By 1937, safety glass became mandated for all cars. Changes occurred slowly throughout the years with innovations like the curved windshield from Studebaker in the 1940s. Manufacturers began using tempered glass for side and rear windows in the 1950s.
Is tempered glass used in cars?
Tempered glass is most commonly used for passengers windows on cars while laminated glass makes up your front and rear windshield most of the time. When tempered glass breaks, it is designed to shatter into small pieces that are less likely to cause added injury or damage.
How do I know if my car has tempered glass?
To find out whether your car has tempered or laminated side windows, read the label in the bottom corner the window, or check directly with the manufacturer. Make sure to check every window, as it’s common for at least one side window to be made from breakable tempered glass.
What glass do cars use?
Auto glass is either tempered or laminated. The glass usually used for the front and rear door windows and the rear window are made from tempered glass, the windshield is made from laminated glass.
What is safety glass on a car?
Safety glass is used in all automobile glass. It is manufactured to reduce the likelihood of injury, if it breaks. Windshields are made from a lamination process. The windshield glass in your car is made of laminated glass, which is designed to offer highest levels of safety in the event of a crash.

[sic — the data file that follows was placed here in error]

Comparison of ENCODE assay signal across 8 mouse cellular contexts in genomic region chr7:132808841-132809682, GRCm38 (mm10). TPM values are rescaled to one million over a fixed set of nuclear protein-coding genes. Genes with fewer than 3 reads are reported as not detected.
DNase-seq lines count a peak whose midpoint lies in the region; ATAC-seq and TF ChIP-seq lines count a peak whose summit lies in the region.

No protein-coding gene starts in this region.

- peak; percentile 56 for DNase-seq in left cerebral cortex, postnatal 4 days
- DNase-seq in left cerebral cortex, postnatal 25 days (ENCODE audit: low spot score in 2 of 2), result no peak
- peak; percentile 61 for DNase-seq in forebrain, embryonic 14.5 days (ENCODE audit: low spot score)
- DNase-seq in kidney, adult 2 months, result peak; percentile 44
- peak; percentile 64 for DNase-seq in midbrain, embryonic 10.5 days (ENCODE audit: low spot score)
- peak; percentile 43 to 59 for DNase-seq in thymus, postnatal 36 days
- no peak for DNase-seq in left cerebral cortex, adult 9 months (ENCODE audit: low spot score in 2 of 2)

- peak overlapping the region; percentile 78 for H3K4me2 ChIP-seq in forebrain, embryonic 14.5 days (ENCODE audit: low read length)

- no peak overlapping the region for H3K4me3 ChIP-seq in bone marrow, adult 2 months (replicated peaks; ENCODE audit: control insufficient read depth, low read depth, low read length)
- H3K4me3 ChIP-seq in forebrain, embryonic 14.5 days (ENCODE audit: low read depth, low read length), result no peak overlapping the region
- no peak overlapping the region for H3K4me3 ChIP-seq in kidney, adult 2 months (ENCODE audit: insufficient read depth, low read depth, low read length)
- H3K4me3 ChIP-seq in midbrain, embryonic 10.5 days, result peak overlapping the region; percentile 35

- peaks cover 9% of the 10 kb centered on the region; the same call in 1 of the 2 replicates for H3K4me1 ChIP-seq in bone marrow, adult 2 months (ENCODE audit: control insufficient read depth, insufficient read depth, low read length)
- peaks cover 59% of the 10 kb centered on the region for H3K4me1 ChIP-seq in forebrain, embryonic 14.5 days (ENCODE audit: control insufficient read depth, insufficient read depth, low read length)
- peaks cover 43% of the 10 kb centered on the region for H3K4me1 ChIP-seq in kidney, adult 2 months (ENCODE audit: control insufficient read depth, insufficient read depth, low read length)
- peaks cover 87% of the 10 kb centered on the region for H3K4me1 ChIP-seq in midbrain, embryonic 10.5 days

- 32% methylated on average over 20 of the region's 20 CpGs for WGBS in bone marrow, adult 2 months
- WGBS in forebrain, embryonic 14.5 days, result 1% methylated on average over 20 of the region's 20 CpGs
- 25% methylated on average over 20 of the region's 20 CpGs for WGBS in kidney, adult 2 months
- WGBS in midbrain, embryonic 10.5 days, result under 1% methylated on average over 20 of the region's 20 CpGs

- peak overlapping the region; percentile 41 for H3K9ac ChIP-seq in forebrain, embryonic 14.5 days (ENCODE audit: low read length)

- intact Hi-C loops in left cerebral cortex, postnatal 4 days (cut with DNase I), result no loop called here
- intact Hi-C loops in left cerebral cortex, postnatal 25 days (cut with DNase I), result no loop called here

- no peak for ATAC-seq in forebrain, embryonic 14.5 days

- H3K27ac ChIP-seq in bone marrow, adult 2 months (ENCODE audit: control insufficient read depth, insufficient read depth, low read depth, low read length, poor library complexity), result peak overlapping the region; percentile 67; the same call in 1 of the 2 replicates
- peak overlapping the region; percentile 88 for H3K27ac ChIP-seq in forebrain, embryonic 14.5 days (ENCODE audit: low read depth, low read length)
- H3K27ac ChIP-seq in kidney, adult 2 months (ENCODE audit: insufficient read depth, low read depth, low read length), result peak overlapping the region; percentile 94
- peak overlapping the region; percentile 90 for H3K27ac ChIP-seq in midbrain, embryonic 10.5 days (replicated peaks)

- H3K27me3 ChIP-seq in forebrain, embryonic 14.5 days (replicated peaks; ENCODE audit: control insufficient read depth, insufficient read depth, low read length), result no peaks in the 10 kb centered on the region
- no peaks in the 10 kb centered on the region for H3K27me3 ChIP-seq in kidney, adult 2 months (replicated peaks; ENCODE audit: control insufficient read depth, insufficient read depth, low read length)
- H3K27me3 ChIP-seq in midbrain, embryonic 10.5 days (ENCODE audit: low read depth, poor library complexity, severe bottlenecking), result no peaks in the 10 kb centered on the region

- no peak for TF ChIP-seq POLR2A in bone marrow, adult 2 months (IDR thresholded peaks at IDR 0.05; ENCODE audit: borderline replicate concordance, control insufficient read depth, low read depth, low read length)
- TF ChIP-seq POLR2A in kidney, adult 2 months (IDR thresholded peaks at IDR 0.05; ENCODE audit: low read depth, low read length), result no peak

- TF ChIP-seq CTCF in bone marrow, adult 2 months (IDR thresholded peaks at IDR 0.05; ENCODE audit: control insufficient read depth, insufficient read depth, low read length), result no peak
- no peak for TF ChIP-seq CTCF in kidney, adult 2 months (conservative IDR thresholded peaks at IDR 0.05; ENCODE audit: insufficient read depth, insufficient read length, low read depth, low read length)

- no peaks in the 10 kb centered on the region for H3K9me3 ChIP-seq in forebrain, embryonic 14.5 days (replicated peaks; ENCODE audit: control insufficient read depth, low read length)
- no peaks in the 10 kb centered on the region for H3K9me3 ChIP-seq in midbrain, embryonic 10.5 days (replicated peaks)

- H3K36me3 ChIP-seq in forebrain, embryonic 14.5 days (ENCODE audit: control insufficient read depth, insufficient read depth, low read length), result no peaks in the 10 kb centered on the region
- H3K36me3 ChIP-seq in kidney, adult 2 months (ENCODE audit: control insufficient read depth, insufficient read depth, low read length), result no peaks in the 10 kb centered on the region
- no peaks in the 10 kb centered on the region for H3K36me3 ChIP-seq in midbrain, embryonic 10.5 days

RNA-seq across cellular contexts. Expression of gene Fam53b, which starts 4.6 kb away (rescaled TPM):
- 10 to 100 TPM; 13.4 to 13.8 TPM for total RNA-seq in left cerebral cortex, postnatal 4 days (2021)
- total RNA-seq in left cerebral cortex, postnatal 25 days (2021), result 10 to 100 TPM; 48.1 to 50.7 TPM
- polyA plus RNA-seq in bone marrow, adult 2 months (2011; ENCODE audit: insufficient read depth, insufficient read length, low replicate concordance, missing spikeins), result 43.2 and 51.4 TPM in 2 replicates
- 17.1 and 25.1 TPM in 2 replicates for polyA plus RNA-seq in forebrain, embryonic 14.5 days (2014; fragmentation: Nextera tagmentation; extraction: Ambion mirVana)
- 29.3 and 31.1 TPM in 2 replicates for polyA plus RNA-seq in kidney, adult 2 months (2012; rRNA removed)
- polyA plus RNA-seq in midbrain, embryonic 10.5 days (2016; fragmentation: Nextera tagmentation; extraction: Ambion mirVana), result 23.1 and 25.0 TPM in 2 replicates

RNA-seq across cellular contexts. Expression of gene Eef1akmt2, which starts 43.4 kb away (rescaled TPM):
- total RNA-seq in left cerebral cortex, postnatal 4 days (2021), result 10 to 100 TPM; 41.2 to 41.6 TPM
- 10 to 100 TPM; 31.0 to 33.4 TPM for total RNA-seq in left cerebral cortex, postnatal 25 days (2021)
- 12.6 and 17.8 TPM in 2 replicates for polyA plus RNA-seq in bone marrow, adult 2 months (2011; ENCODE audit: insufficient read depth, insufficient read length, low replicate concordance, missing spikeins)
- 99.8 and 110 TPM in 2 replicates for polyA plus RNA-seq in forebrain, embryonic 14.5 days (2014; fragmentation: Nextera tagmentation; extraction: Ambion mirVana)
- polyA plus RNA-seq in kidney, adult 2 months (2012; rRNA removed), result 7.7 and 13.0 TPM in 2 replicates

How much does tempered glass cost?
“Just a sheet of tempered glass can start at $5.00 per square foot. Customizations and glass thickness will add to that number, but it will still be less than plexiglass.” Tempered glass costs around $150 to $200, lasts longer, and has a long list of other advantages.
What can break tempered glass?
Spontaneous breakage of tempered glass is most commonly caused by chipped or nicked edges during installation, stress caused by binding in the frame, internal defects such as nickel sulfide inclusions, thermal stresses in the glass, and inadequate thickness to resist high wind loads.